GNSS in Aviation


The most obvious and well known use of the GNSS system is in the field of Navigation. With the introduction of reliable information from the NavStar GPS, aircraft can now use it fly accurately and safely over terrain and ocean. The GPS can give the aircraft will invaluable position information without the concern that other navigation aids such as VOR/NDB system. These concerns were often linked to the limitations of the system and just how accurate they were. Now with GPS the aircraft can fly more direct tracks which have huge implications of the savings on fuel and time. This makes the aviation industry better.
But just what can the GNSS systems give to the industry. With glass cockpits the GPS can be integrated with maps to provide moving map GPS or with Synthetic vision systems to provide the aircraft with an awareness of terrain even in poor visibility.
The information coupled with other instrument can provide accurate airspeed or other useful information. The systems can be linked with ground users such as ATC and Search and Rescue providing them with position information to help control and find aircraft.
The applications found in iphones and android based phones (example blackberry)to help with GPS reliability
Use of GPS may even on the ground being able to accurately position machinery to remove the human element away from dangerous systems.
The accurate information is used to help auto-land aircraft.


However, there are some disadvantages to the introduction of GPS. One of the main concerns is reliability of the service especially during times of crisis. The ability for the U.S. to turn on Selective Availability has caused many place build DGPS in order to maintain some level of service should GPS become unavailable.
There are also however, some human factor that need to be considered. For example “adverse key-strike properties, load on memory, non-intuitive logic, non-standardization of models, database irregularities, and difficult-to-read displays”1 which comes from the amount of information available and the ability to design ergonomic unit for pilots. Though these problems can be identified be as ergonomic problems, there is still a need to understand the system as a whole to determine what each mode does and what it can offer.

Human Factors

The GNSS systems are very complex in design and sometime implication. The move for approaches into airport towards using GNSS equipment leads to a need to improve the system and its upkeep.

Technology Improvement
With older technology the errors during approach where accepted and dealt with by using safety margins and procedures to keep aircraft apart. However, with the increase in accuracy and the need to enter all the reporting points, holds and approaches around the world, there needs to be a system in place to check that these are entered correctly. Even the Garmin database (a very popular GPS Unit) has some missing data, which then adds into question the safety of these devices. Even the slightest error can lead an aircraft off into a wrong position. With all the routes having been developed to accommodate the limitations of older equipment, the GNSS systems need to include all these track plus more if these are to used in conjunction.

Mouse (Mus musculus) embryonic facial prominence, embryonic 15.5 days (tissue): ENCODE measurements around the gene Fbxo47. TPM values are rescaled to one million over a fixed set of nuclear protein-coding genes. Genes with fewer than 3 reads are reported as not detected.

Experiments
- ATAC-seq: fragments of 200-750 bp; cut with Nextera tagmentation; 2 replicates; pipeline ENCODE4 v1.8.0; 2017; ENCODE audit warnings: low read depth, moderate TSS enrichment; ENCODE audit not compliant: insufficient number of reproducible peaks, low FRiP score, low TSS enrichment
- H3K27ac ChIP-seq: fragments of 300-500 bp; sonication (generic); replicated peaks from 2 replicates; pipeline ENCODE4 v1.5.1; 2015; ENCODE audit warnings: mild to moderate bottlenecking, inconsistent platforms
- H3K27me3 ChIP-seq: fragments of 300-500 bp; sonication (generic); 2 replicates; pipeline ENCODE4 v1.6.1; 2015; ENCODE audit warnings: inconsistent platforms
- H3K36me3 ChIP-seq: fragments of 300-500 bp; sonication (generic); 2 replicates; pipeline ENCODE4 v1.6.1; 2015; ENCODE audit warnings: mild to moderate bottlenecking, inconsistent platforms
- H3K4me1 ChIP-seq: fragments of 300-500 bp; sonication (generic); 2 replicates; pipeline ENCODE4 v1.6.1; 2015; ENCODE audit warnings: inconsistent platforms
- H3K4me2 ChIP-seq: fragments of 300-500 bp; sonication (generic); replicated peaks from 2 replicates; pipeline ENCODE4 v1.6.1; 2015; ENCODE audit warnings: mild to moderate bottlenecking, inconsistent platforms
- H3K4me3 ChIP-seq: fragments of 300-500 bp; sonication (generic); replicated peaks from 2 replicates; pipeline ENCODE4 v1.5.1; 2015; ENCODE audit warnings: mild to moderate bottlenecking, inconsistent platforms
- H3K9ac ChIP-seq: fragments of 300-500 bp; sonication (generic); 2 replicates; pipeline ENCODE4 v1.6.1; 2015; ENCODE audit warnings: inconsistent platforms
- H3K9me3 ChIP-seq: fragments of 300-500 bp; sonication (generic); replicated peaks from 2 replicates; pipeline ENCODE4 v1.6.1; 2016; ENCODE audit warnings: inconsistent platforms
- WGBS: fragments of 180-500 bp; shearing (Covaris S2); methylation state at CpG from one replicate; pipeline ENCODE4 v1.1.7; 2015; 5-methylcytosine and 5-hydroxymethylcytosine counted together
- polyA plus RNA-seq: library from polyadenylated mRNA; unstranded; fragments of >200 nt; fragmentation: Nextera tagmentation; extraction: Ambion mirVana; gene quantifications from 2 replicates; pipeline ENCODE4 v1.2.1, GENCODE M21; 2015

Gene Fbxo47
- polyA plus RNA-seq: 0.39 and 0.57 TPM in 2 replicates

The moving map GPS is a very advance tool compared to navigating using maps. The ability to have the aircraft position laid on top of a map means that the pilot can maintain a very high situational awareness of where they are. However, the basic skills of navigation are still needed, especially in General Aviation. If the moving map was to fail for any reason, there must still be a level of assurance that these pilots could safely navigate themselves to a suit landing spot.
Situational Awareness
The is some debate to if the GPS adds to situational awareness. It is clear that this system can prevent a pilot from getting lost, however, this is only the case if the pilot can use the system. The design of current of the user side of GNSSs means that there is a lot of preparation work in order for the unit to be useful. In IFR, the pilot must program the whole flight in which is time consuming and can be difficult. If changes need to be made during this flight, this can take the pilot away from other duties like aviating2.
Each GNSS system will have it own limitation, including unavailable times because of RAIM, which means that the GPS is unavailable. Without understanding why thes problems occur, then a pilot might get worried if they came across this problem. Also understanding the different system may mean it is possible to switch should one become a problem.
Trust in aviation is very important and can be very deadly. The list above are all factors in Trust. Too much trust however, in GPS can lead to aircraft flying the wrong way. Garbage In Equals Garbage Out. If too much trust is put into these systems without understanding them or checking that the inputs are correct, the pilots could find themselves in stressful or even dangerous situations as they try to work out whats wrong.
1. ** Heron, R. (n.d.).** A HUMAN FACTORS APPROACH TO USE OF GPS RECEIVERS. Retrieved from
2. Adams, C. (n.d.). Analysis of Adverse Events in Identifying GPS Human Factors Issues. Retrieved from
+++ Footnotes +++
3. ###

Want to know more?
HF with GPS

Contributors to this page

Authors / Editors


Unless otherwise stated, the content of this page is licensed under Creative Commons Attribution-ShareAlike 3.0 License